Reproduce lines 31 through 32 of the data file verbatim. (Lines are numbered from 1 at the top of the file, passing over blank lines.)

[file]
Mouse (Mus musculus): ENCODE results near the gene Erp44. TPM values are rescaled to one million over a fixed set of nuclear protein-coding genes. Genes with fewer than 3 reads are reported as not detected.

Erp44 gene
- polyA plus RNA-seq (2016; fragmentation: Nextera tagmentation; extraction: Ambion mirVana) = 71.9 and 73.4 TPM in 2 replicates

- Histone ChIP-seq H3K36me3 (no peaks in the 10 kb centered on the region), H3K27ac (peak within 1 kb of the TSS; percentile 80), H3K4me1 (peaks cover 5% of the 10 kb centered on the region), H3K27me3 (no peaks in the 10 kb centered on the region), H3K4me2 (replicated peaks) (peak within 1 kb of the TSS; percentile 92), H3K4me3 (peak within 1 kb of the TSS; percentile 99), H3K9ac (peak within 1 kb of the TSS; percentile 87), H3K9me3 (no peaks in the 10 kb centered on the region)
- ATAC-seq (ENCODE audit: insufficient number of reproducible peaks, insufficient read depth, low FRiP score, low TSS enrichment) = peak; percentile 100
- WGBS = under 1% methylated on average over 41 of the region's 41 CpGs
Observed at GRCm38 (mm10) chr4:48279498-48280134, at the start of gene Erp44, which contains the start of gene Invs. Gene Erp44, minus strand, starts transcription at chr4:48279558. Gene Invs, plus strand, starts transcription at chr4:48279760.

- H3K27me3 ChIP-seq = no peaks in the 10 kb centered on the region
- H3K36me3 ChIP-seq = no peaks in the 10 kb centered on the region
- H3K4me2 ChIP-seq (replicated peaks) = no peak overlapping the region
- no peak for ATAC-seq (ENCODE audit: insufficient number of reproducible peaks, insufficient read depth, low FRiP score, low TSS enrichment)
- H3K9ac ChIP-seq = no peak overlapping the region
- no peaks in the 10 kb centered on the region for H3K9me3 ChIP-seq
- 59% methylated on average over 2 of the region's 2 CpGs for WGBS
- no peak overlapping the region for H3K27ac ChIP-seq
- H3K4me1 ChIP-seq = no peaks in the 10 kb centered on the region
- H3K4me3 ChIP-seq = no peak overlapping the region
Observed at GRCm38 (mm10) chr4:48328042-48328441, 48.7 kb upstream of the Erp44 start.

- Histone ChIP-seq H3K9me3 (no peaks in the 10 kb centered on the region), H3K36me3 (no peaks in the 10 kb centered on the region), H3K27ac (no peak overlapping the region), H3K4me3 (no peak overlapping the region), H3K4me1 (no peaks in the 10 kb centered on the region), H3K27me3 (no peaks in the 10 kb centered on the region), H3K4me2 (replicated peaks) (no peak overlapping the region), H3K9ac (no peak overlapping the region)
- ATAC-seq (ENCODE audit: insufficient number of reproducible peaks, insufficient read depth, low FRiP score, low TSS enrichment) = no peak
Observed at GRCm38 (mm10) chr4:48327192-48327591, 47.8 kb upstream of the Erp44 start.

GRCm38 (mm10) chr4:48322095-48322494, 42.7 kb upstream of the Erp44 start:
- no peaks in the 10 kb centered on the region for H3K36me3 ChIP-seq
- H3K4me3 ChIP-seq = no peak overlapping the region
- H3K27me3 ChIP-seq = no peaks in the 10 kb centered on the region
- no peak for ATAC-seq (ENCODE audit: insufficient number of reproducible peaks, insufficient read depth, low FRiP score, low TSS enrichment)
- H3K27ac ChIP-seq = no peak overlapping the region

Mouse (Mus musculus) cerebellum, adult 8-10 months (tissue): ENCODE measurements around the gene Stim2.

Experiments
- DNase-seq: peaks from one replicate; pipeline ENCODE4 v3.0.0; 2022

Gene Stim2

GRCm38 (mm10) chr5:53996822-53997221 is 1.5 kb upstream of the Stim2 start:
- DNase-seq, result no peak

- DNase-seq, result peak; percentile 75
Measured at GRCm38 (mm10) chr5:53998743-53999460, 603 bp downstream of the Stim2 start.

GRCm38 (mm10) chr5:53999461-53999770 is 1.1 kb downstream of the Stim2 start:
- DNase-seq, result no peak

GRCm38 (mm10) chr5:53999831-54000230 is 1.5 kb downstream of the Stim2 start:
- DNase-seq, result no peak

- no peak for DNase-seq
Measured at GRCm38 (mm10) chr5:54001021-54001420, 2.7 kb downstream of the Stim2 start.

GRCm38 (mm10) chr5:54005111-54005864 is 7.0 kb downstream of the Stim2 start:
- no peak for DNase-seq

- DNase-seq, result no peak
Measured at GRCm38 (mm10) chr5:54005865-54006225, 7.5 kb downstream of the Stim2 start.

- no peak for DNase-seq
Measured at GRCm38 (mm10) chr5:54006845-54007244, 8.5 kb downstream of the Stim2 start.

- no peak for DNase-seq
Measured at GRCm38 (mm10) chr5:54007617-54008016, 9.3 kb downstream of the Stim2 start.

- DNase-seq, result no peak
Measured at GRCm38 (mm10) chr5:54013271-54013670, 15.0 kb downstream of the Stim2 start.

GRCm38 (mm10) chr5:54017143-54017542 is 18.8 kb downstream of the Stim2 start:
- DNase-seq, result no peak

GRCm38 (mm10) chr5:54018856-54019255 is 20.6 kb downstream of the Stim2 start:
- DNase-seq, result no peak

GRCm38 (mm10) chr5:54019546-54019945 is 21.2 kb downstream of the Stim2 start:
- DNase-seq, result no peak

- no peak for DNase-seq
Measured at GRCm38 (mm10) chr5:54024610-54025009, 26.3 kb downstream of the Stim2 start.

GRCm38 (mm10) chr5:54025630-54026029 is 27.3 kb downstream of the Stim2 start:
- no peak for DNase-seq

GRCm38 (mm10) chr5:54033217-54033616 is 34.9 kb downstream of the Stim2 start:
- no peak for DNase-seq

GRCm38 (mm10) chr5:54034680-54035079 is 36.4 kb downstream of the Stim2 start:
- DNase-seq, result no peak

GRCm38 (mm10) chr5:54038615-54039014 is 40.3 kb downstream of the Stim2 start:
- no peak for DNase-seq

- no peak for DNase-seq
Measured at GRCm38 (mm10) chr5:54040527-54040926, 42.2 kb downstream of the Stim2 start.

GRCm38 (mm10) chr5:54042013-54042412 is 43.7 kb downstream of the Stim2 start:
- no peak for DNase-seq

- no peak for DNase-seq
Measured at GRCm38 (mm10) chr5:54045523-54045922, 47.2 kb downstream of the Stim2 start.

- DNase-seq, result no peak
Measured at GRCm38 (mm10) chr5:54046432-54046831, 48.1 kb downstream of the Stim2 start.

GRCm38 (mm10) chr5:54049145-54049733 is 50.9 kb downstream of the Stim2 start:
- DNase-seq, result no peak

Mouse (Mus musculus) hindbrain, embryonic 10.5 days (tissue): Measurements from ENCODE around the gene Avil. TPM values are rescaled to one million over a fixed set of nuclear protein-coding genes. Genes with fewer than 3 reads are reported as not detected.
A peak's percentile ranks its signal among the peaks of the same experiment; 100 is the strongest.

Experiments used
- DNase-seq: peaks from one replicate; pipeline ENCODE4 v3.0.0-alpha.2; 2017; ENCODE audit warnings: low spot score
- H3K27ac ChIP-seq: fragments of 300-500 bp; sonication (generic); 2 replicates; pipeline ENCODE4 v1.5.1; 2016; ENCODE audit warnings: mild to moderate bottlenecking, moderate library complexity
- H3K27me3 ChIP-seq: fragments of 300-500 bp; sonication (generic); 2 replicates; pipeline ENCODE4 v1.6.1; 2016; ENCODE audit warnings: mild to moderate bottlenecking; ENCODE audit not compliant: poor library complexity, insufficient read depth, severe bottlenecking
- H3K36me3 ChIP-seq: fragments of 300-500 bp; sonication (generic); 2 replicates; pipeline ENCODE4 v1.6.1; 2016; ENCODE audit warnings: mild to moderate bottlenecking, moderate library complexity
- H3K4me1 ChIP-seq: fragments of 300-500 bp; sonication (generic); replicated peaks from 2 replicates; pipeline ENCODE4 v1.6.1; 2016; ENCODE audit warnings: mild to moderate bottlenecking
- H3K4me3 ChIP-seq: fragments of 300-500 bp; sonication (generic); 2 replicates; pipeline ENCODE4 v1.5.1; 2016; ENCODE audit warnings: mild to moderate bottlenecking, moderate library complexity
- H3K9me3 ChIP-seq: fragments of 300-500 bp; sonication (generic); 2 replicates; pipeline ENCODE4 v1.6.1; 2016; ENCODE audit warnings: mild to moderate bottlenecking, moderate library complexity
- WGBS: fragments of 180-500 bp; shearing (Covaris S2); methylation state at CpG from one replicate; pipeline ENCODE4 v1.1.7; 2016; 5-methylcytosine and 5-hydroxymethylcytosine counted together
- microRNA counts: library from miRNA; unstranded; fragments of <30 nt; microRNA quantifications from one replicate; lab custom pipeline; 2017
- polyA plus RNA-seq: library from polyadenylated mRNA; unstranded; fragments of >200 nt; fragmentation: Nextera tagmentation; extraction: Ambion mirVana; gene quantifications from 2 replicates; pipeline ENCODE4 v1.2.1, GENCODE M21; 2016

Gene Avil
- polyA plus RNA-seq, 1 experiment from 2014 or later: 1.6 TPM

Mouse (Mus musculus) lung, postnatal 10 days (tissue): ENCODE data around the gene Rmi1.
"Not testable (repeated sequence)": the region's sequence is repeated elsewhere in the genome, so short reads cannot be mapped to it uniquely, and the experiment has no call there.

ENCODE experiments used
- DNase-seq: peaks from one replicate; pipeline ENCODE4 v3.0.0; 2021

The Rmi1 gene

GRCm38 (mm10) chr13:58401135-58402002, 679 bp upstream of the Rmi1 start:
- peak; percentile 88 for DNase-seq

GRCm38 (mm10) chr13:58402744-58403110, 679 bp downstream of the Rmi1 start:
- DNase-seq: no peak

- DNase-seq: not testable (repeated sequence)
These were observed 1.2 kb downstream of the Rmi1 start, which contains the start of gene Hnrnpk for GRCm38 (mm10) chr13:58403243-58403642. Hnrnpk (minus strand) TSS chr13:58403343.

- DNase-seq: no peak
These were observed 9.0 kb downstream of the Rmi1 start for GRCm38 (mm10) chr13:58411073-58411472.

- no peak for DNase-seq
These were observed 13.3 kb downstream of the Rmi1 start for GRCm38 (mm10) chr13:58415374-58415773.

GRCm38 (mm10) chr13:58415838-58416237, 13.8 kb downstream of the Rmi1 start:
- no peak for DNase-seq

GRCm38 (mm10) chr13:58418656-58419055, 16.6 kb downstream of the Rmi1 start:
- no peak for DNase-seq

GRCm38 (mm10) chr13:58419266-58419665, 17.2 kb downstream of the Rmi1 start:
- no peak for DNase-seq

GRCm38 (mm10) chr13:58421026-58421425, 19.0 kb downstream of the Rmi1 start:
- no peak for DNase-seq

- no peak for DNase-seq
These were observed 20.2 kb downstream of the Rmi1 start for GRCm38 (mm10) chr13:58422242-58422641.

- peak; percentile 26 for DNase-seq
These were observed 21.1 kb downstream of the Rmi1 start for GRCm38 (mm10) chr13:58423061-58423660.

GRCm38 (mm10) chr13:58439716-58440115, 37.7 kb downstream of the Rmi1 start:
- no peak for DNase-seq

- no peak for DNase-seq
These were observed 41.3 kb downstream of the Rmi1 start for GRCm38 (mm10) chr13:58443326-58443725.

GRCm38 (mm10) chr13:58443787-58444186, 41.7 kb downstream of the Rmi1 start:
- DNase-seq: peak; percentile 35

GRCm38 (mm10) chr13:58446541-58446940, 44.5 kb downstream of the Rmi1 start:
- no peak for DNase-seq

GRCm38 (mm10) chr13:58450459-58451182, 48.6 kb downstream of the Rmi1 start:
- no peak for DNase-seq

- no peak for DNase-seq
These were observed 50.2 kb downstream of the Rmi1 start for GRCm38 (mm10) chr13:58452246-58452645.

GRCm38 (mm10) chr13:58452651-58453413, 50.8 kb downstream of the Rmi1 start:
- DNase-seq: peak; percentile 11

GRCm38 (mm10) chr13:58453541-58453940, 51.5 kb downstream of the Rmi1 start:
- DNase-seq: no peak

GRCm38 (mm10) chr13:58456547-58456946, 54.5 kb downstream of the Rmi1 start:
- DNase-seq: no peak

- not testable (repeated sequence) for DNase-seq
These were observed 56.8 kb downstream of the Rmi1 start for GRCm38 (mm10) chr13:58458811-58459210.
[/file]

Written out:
Gene Stim2

GRCm38 (mm10) chr5:53996822-53997221 is 1.5 kb upstream of the Stim2 start: